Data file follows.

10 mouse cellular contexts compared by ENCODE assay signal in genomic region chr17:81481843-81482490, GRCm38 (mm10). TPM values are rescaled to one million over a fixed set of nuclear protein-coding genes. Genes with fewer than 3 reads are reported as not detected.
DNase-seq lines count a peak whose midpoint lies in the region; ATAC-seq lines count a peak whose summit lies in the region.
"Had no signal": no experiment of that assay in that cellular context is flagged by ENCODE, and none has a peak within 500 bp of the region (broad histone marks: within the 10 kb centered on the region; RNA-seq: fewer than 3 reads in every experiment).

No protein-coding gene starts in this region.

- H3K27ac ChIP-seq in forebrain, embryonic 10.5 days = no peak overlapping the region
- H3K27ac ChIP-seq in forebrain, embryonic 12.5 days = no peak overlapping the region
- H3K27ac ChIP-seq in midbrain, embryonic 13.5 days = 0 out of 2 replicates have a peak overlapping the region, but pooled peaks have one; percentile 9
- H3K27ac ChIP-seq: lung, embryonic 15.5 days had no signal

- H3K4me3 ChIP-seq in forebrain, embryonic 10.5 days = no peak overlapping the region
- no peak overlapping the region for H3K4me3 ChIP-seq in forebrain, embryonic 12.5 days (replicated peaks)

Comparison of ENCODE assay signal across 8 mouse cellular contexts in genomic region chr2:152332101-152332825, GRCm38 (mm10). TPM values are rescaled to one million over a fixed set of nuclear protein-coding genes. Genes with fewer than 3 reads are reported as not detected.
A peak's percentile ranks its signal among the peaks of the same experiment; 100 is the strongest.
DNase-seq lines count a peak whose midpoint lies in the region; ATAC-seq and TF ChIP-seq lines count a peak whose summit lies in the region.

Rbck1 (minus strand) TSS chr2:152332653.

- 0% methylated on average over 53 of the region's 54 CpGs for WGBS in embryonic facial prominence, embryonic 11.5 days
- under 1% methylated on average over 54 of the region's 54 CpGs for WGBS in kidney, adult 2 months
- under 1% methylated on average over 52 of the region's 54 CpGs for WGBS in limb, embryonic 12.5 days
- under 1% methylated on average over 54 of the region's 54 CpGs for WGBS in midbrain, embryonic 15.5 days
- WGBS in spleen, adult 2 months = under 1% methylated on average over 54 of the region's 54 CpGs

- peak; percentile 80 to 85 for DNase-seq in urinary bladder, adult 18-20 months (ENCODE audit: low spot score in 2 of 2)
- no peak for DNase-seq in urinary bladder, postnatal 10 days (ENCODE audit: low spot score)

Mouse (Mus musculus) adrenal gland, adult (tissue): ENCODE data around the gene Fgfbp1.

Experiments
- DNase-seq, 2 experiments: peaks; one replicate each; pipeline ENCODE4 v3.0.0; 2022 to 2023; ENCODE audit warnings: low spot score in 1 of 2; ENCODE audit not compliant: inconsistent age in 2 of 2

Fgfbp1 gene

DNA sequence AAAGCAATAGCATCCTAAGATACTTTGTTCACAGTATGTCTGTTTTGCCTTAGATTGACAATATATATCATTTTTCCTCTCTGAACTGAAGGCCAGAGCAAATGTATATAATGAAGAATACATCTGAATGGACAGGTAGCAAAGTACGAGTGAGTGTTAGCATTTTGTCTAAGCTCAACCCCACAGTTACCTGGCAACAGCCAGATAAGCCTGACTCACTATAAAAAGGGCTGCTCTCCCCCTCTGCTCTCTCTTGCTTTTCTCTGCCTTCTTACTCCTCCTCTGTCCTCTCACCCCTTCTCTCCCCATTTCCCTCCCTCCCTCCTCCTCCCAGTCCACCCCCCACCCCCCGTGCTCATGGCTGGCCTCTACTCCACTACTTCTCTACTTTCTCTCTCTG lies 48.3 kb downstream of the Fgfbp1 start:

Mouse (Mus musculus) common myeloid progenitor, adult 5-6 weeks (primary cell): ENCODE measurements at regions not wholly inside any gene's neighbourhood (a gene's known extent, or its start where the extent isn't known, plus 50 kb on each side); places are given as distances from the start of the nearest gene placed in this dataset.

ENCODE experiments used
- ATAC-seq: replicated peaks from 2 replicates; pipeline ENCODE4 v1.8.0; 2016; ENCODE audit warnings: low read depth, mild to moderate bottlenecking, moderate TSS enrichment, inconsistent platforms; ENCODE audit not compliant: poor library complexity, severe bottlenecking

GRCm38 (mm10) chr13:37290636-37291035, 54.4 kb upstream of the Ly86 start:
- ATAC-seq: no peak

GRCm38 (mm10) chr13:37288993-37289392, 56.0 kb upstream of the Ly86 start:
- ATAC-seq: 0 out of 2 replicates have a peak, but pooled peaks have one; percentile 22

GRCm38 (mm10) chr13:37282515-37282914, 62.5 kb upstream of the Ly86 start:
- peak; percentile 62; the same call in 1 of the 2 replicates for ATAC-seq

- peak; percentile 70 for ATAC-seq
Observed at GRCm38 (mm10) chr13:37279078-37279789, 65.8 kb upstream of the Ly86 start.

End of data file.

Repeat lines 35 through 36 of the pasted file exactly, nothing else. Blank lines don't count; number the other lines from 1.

- peak; percentile 62; the same call in 1 of the 2 replicates for ATAC-seq

- peak; percentile 70 for ATAC-seq